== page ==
Dynamic duration calculation using DAX in Power BI and Power Pivot

While it is fairly easy to calculate the difference between 2 dates in DAX using DATEDIFF, it is a bit more demanding if you want to exclude weekends and holidays or filter the duration on certain date-intervals, so only get a part of it. Also if you want to return on date-time-level instead of only counting net-workdays.This is where this new technique for dynamic duration calculation can come in handy.

We can use the basic technique that I’ve described here and modify it by adding 2 columns to the calculated table:

  1. Duration per day on a Date-Time-level
  2. Marker-column if weekday or not (this assumes that you have a column in your date-table which indicates if the day shall be considered as weekday or not)

1_duration_calculation

The duration-calculation needs to handle the cases where only parts of the day are to be counted: If the event starts and ends at the same day, the difference between those figures has to be taken. If on the other hand, the event spans multiple days, for the start-day the time until the end of the day has to be calculated while for the end-days the time from the beginning of the day is the right one. The other days count as full days with 1. Hence these 4 cases.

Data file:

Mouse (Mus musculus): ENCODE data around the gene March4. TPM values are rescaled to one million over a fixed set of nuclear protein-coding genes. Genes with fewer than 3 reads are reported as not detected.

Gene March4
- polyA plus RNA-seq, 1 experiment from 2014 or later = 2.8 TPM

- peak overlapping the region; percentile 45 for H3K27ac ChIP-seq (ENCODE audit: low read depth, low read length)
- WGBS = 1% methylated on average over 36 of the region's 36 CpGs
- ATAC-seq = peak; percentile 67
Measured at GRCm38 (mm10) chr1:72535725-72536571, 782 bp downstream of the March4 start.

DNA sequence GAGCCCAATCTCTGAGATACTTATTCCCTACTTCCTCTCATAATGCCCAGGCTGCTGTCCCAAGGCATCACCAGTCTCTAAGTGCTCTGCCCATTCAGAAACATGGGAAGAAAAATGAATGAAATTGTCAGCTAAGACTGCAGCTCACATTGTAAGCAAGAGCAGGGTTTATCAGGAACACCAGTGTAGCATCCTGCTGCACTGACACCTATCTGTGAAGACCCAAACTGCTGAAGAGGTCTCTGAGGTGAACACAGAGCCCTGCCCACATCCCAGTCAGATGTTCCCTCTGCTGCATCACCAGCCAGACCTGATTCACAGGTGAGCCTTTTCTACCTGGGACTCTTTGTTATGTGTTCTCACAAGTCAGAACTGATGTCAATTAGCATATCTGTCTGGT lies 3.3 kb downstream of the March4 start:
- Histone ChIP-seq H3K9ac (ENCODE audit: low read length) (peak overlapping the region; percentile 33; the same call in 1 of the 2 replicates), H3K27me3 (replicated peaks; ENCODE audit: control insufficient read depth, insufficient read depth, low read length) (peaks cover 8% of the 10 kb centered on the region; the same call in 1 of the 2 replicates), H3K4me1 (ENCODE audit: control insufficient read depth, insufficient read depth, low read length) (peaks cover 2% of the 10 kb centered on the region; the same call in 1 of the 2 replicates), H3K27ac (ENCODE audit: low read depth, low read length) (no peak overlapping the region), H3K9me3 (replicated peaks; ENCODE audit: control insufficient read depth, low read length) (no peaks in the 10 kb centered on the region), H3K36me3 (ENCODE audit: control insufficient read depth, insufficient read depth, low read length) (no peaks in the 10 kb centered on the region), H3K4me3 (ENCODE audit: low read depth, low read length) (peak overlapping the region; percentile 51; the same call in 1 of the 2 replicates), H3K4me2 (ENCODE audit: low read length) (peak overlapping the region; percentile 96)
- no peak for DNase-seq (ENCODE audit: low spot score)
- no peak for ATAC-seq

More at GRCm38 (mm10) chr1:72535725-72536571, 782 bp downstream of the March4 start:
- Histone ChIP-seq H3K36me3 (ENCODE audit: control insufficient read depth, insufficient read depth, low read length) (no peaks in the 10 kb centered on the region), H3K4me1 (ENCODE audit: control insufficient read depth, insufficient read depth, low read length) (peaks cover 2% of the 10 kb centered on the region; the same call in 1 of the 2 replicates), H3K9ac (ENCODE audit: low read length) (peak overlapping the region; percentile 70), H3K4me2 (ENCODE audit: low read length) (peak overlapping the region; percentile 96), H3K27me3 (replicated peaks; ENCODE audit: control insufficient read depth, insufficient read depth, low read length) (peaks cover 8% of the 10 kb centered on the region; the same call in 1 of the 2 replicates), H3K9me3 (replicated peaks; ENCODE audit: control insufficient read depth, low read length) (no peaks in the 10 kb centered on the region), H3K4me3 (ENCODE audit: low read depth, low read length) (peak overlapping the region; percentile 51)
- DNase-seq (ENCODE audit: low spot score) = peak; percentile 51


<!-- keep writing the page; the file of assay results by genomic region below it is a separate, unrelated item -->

Let’s have a final look at our simple measures:

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Analyzing events with a duration in DAX – further simplification

Alberto Ferrari has recently published a very smart concept how to analyze events with a duration in DAX, which you should read here, if you haven’t done yet. It simplifies the necessary DAX-syntax and speeds up the calculations as well. My following approach simplifies the DAX-syntax even more, but it comes with a (very tiny) premium for performance and will also increase the file size a bit. So you have the choice 🙂

I’m transforming the calculated table into a “real” fact-table which enables me to use simple 1:n-relations to the other (now) dimension-tables:

T1datamodel

The formula starts from Alberto’s first version, but uses the Date instead of the DateKey (yellow). Then there will be some columns added which we need for following calculations (green). Then you see that the DailyProductionValue is calculated at a different place and also has a much simpler syntax. At last there are some other columns for further calculations: “Shipped” and “Ordered” will create the bridge for the “missing” connections to the date-table:

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